As more and more research is done, hard evidence is available that supports the therapeutic use of essential oils. We at Pain Revealed especially take notice of research that shows clinically significant benefits for patients that deal with pain. While we are focusing today on cancer patients, the data offered here translates to anyone with a pain condition who is interested in pursuing non-drug options.
An important review of research into the benefits of essential oils for cancer patients was conducted by Jyothirmai Gubili, MS, Melissa Emerzian, MSN, AGPCNP-BC, CBCN, and Wendy Miner, LMT.
The news is promising: “A retrospective study of nurse-delivered aromatherapy, involving 10,262 patients in an acute care setting, found clinically significant improvements in patient-reported pain, anxiety, and nausea following use of essential oils.” 
The study pointed to sweet marjoram as the top effective oil for the alleviation of pain. A combination of lavender and sweet marjoram came out at the top for the relief of anxiety, and ginger was the winner against nausea.
In addition to helping to reduce anxiety and nausea, oils were shown to improve sleep. Sleep is a great concern to all pain patients, and sound sleep helps the body to put energy towards healing in addition to improving pain tolerance during waking hours.
Hospice patients experienced a reduction of pain and depression when given massages with a combination of bergamot, lavender, and frankincense. Additionally, these patients benefitted from lavender for sleep.
The reviewers considered the issue of the safety of essential oils as well. While generally safe and well-tolerated in inhalation, some oils can cause an allergic response in contact with the skin. Oils mentioned as problematic include lemongrass, lavender, bergamot, ylang-ylang, and others
Additionally, because lavender and tea tree oil contain phytoestrogens, it was stressed that they should not be ingested by patients with hormone-sensitive cancers. Similarly, repeated usage in any form of these oils is not recommended in boys who may react negatively to the phytoestrogens.
One reviewer pointed out that nurses working in oncology are frequently asked about alternative and complementary treatments by their patients. Patients are becoming more and more aware of their options, and seek input from their caregivers about essential oils and other natural options.
The reviewers conclude that “Current evidence indicates benefits of aromatherapy for managing pain, poor sleep, nausea, and psychological distress, with high levels of patient preference and compliance.”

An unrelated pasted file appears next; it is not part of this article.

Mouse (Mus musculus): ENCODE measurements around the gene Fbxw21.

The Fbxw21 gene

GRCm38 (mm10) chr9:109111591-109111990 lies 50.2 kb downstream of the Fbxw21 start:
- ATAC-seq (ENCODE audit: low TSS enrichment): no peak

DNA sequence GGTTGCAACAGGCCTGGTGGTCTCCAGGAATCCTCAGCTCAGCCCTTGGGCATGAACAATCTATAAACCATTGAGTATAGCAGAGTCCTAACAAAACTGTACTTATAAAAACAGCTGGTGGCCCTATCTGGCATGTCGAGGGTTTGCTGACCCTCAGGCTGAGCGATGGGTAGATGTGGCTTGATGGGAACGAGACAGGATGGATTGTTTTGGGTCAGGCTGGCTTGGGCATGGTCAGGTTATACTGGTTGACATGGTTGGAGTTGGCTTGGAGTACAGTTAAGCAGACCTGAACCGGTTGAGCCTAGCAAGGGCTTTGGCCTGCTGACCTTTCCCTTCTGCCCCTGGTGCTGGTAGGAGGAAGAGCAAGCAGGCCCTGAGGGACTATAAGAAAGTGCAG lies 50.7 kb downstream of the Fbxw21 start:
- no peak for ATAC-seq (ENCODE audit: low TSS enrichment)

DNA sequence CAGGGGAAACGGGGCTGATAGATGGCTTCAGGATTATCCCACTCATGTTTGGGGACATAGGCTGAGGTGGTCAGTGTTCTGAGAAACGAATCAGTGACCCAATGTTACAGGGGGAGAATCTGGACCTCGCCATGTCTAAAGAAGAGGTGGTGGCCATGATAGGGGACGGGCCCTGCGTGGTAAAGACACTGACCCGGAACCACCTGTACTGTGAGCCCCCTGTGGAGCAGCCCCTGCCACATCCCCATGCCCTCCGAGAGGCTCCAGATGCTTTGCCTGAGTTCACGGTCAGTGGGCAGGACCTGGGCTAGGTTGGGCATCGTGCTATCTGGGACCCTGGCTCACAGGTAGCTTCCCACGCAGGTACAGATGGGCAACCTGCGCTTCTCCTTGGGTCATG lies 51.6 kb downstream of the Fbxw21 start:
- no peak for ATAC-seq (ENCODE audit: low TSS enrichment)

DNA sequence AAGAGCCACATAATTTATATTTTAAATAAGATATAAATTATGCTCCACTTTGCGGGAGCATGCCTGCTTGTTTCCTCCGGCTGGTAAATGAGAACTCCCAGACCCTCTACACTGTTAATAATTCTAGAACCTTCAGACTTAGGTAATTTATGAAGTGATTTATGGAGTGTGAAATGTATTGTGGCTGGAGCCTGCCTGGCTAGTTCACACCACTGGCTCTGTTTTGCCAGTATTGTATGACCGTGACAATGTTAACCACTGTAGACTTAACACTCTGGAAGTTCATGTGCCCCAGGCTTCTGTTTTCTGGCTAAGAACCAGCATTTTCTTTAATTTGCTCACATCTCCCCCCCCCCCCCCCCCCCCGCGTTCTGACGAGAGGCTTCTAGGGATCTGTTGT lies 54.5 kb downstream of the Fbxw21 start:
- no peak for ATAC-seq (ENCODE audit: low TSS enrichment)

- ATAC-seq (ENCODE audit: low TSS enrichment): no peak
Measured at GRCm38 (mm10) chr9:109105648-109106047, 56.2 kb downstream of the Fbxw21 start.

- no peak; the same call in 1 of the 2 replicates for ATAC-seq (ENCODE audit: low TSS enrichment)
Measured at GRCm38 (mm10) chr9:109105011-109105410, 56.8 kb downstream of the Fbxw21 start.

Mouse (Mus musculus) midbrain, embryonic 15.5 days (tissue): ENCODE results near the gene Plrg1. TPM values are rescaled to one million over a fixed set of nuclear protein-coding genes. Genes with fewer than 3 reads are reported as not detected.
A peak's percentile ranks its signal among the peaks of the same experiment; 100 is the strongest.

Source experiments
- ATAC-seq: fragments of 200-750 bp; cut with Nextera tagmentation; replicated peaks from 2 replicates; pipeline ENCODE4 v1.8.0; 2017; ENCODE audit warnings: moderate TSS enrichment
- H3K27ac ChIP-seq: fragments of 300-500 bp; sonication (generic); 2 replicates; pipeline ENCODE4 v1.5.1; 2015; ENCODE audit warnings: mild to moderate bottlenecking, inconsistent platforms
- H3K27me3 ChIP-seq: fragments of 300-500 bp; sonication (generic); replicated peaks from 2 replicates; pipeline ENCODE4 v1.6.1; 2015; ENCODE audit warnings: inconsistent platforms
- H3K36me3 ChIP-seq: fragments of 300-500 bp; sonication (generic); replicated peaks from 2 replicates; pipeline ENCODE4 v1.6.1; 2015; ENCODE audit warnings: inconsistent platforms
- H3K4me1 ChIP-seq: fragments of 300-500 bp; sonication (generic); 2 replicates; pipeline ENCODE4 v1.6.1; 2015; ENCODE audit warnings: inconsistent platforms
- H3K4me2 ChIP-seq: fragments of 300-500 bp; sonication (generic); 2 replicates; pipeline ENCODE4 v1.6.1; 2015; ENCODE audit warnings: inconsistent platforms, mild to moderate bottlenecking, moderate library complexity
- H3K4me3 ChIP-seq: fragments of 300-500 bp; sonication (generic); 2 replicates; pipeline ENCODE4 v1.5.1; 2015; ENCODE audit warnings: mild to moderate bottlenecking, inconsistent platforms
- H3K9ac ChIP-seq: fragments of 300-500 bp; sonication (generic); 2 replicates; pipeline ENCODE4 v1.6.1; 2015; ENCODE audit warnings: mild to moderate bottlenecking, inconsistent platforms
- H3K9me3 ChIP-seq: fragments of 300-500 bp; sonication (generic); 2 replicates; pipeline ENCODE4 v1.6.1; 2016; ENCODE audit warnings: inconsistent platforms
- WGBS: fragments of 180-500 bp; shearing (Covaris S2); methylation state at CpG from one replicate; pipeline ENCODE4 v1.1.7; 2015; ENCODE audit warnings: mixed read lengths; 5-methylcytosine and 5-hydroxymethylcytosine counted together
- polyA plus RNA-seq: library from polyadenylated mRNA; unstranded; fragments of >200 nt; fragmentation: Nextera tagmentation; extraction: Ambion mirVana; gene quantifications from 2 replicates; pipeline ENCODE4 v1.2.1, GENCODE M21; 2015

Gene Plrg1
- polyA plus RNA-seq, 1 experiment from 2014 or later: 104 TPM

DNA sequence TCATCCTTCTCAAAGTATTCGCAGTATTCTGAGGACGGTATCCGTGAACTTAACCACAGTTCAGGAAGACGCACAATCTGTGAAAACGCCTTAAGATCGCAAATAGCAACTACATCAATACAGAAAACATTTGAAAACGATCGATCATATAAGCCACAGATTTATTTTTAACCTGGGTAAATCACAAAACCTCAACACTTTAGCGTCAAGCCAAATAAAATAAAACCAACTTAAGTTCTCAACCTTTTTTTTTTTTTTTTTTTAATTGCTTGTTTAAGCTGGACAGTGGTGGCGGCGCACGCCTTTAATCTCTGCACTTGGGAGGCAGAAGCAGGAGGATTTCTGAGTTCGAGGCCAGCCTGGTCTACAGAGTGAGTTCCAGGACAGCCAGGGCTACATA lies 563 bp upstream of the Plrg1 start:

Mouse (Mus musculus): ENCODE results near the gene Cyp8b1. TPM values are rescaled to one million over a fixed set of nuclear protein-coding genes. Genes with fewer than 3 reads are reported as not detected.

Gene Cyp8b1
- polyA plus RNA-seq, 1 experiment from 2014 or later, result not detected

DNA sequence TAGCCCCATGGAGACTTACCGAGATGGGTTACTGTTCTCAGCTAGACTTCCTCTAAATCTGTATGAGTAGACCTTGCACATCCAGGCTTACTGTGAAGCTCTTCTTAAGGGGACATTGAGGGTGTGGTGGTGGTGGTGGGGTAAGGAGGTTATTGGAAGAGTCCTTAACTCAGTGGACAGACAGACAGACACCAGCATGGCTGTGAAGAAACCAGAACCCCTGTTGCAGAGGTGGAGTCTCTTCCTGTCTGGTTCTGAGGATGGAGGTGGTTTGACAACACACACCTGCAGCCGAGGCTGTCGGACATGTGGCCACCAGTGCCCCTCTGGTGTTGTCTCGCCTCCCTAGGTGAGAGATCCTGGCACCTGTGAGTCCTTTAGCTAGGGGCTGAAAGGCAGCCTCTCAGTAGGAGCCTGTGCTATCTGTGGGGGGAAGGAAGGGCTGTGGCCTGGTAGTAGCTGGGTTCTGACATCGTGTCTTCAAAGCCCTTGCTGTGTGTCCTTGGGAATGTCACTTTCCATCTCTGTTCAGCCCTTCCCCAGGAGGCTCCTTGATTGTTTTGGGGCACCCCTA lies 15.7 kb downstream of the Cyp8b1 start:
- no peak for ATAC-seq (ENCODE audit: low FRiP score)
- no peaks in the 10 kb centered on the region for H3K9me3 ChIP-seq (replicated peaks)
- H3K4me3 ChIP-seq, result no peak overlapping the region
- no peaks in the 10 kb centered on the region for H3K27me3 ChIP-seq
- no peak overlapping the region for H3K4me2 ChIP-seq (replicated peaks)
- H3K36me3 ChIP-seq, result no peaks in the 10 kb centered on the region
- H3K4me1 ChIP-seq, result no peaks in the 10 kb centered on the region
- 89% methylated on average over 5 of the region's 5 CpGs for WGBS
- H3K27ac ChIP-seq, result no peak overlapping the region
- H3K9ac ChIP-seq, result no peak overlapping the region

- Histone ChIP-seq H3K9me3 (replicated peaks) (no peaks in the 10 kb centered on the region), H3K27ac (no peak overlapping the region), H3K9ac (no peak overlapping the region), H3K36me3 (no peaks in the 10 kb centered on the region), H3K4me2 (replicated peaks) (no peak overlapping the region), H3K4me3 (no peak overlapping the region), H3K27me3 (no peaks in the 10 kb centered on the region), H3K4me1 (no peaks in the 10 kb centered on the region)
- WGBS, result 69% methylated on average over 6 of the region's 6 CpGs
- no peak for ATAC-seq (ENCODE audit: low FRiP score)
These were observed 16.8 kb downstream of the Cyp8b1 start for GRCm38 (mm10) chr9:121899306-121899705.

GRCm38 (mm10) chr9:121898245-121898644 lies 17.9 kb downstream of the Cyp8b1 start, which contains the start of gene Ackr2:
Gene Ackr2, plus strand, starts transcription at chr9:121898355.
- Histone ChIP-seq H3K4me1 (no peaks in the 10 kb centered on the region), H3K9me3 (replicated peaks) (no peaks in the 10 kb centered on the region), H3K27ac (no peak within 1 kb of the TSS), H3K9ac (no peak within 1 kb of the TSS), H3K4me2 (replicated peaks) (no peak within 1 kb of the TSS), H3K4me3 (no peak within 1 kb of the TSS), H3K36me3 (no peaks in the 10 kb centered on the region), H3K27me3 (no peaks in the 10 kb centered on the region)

They call for further research to identify and quantify the most effective treatments and modalities.
It is noteworthy that sweet marjoram came out on top in the reduction of pain. This oil is described as having a medium-strength herbaceous, warm, spicy aroma.  In general usage, it is popular in sleep-promoting blends.
This oil may be safely used in a number of ways: diffuser, aroma inhaler, or topically in a carrier oil such as coconut, almond, or jojoba. It can also be mixed with a carrier oil and used in a bath, foot soak, or massage.
Patients using sweet marjoram report success in treating leg cramps and other muscle cramps. Many diffuse it in the evening for sleep, while others mention a calming effect. 
For arthritis pain, sweet marjoram in a carrier oil can be massaged directly into joints. Similarly, it may be massaged topically into any area where there is inflammation to produce relief. For sore muscles, it may be used as a massage or in a bath. 
Consumers should purchase oils from a trusted source that engages in rigorous quality control of all products. Often, quality control results (referred to as GC/MS testing) by batch are available at company websites. This testing is considered more reliable if done by a third party.
It is exciting to see the research that supports the use of essential oils and helps patients to make informed choices about which oils are most effective, and how they should be used. Pain patients should consider essentials oils as a complement to other therapies and an effective way to reduce the usage of potentially dangerous or addictive pharmaceuticals.